Following on from last month’s blog post, I thought I’d talk about another of the UKQU Facebook page’s satellite pages for ‘swaps’. There is the postcard swap, a block swap, hexie flower swaps and the infamous mini quilt swap. This is my second year in the mini quilt swap.
The mini quilt swap is a bigger commitment than most. The idea is that you commit to make a quilt in a time-frame of around three months, no less than 15” and no more than 24” along one side. Swapees are placed in groups according to ability and you are allocated a person to make for – which you have to keep secret. You then spend a couple of weeks (or more) asking questions in your group and ‘stalking’ your partner: finding out their likes and dislikes to help you settle on a design for the quilt.
The biggest fears when you’re making a mini quilt for a swap are that your swapee won’t like it, or it won’t be ‘good enough’. But how often do we, as sewists get things made for and gifted to us? So rarely. I don’t know anyone who wasn’t delighted with the quilt they received last time around. It’s something made especially for you, but someone of a similar skill level, but with you in mind. How could you not love it? I treasure mine and I will treasure the one I receive in early June just as much.
This is the first year that there will be two mini quilt swaps, one is running now and there will be another announced in the late summer/ early autumn. The current swap group is closed as we are fast approaching the deadline for completing our quilts but do look out for the announcement for the next one at the end of the summer!
Obviously I can’t write about the mini quilt I am making at the moment, but I thought you might like to see the quilt I made last year and find out how I did it?
This is the mini quilt I made for the swap last year. It was a single piece of fabric that I dyed myself, quilted and then appliquéd, embellished and bound.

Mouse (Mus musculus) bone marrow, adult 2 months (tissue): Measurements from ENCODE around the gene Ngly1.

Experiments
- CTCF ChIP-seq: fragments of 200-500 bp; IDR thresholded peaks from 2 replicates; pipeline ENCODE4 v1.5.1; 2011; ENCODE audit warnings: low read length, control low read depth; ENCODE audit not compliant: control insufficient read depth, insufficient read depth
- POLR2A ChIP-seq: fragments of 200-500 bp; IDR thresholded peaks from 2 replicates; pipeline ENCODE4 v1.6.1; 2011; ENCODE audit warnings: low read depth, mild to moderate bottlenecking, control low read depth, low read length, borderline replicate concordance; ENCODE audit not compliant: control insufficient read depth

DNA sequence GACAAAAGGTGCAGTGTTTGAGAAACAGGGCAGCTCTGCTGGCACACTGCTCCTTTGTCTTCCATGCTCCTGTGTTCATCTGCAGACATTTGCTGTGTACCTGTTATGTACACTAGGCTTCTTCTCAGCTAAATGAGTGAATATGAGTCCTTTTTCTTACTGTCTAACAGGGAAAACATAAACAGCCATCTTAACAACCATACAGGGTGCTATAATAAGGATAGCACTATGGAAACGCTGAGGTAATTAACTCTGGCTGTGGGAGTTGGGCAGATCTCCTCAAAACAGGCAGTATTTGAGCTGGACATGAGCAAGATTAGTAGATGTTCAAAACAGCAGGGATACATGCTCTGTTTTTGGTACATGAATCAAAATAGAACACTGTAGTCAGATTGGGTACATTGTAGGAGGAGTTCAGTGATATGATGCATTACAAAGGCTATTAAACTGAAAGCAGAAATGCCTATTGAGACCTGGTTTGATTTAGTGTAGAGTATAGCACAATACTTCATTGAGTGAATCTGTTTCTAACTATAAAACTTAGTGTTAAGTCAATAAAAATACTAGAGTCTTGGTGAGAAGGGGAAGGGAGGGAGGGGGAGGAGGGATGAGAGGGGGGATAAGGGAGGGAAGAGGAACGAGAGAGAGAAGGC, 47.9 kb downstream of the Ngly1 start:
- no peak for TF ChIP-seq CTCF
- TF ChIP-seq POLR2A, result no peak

I dyed the fabric quite simply with Dylon cold water hand dyes.
I began by washing a FQ of white cotton and soaking it in salty water. The salt is needed to fix the dye. I laid the fabric out on a black bin bag and placed a bowl in the position I wanted my ‘moon’ in the sky.
I poured a tablespoon of the dry dye powder/granules into an old salt shaker and sprinkled it onto the fabric. I repeated this with each different colour dye I wanted to use.
I layered up the powdered colours until I had achieved the look I was after and then sprayed the whole piece with more salty water until it was drenched.
Once the dye was dry, I then rinsed the fabric to remove any residue, dried it again and the quilted it with a meander pattern using an toning variegated thread.
You can see that there is a speckled pattern on parts of the fabric – this is the effect you will get if you use powder/granules rather than dissolving the dye and spraying it on.
I then appliquéd the hare onto the quilt, using the raw edge technique.
The moon was cut from organza. It was appliquéd in a spiral, starting at the centre and working out towards the edge, using an iridescent thread.
I embellished the moon with iridescent sequins. I embellished the sky with turquoise and royal blue sequins to tone with the shading of the dye.
I then embroidered a dandelion seed head next to the hare as I felt the space was too empty. I used white embroidery floss and white seed beads with sequin ‘saucers’, leaving the middle section empty to give the impression of the centre of the flower.
I finished with a few flower sequins and beads by the hare’s feet to complete the decoration.
I then trimmed the quilt to a rectangle using a rotary cutter and finished by binding the quilt as normal.
Our current swap will be over at the end of this month and the quilts will start arriving in early June. I hope that the recipient likes what I’ve made this time. It is completely different to this mini quilt, so watch this space for pictures of the finished article!